There’s been a steady amount of sniping in mainstream and digital media forums about how we were chosen, that we weren’t from Western Sydney, and that the PM was snubbing women from the very area she was trying to win over, scoring a “Let them eat cake” kicker. Honestly, I don’t know why we were chosen.

Nothing was off the table, and it was a night of conversations about asylum seekers, foreign aid, the NDIS, feminism and everything in between. It was relaxed and there was a lot of laughter. Maybe, just maybe, the PM wanted a night just like that, and flowing from the first two gatherings at Kirribilli House she knew we’d be perfect tablemates.

Oh stop it, I can hear the chortling about my naivety from here. I am fully cognisant of the Prime Minister’s goal in connecting with people in the online space, in particular women, but I truly believe there was no agenda on Monday night.

Then there is the curious relationship that stems from people like me having access to people like the PM and traditional media. There has been a fair whack of patronising tones, criticism and derision of the strategy to engage with women in the online media, and yet traditional media outlets are then very keen to talk to us about what went down. We hear cries of ‘STUNT’ followed quickly by, ‘So what did she say?’ It is a fascinating time to be on the playing field.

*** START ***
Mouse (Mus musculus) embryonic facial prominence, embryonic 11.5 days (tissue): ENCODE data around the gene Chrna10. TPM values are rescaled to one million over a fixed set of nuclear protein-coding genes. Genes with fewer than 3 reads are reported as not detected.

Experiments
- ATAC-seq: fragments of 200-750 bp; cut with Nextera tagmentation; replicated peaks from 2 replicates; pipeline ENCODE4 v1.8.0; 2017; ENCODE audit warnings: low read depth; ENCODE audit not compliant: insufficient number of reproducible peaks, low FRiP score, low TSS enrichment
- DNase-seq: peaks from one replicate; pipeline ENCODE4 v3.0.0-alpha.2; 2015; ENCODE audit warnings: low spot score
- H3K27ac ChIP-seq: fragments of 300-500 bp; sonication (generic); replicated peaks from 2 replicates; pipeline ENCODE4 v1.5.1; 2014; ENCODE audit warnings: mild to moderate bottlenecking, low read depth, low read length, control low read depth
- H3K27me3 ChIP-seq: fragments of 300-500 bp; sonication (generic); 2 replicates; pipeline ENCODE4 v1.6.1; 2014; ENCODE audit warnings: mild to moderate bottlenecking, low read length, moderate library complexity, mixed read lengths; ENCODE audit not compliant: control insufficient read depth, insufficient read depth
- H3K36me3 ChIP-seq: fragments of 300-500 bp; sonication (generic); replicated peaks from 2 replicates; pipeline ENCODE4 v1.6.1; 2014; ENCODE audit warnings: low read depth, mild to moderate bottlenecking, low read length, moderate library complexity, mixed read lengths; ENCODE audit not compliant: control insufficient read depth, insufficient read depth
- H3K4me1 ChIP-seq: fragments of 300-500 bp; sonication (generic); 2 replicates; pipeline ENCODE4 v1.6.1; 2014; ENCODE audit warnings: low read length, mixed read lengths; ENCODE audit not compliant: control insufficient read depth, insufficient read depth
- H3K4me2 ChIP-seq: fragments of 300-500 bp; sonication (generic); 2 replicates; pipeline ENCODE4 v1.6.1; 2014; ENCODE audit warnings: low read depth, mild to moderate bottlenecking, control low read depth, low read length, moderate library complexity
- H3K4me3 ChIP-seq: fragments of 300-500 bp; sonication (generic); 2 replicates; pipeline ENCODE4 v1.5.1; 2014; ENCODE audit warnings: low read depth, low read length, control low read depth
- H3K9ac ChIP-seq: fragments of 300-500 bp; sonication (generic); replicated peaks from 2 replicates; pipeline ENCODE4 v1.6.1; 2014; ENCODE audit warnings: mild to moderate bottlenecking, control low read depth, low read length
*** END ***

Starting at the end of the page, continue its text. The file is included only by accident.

I was asked by a journalist this morning what my reaction was to people questioning my right to have such access to the Prime Minister. Wow. If we follow that logic what right has anyone got to have access to the Prime Minister?

She has recognised the power of the online voice. I have an audience who trusts me and reads what I have to say. They are engaged, they are educated, they are predominantly women, and they vote. Just because I also write about the minutiae of my life doesn’t make my voice and what I’ve got to say less valid.

I completed my degree in journalism 20 years ago, and even then there was hand-wringing over the demise of in-depth stories and investigative reporting. In the last year we have seen the workplace equivalent of Agent Orange sweep through our print and broadcast media, denuding it of writers with a wealth of talent, experience and insight.

It’s taken a while but there is now a vehicle for that reporting to take place in an unfettered manner. I’m certainly not saying the answer to all our media woes is the rise of online media and blogging, far from it, but it is reassuring that voices, opinions and issues now have a vehicle to be heard and recognised as part of the landscape.